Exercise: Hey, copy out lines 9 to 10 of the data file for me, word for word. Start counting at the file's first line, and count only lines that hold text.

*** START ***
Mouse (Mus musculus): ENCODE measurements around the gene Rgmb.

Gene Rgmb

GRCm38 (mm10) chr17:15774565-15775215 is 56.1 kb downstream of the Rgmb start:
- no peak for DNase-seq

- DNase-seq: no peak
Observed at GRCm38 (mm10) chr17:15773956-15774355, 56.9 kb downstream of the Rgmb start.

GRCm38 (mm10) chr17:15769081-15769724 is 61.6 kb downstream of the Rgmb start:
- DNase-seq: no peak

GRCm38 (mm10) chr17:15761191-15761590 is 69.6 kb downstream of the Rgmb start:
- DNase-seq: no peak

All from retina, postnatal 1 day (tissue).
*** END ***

GRCm38 (mm10) chr17:15761191-15761590 is 69.6 kb downstream of the Rgmb start:
- DNase-seq: no peak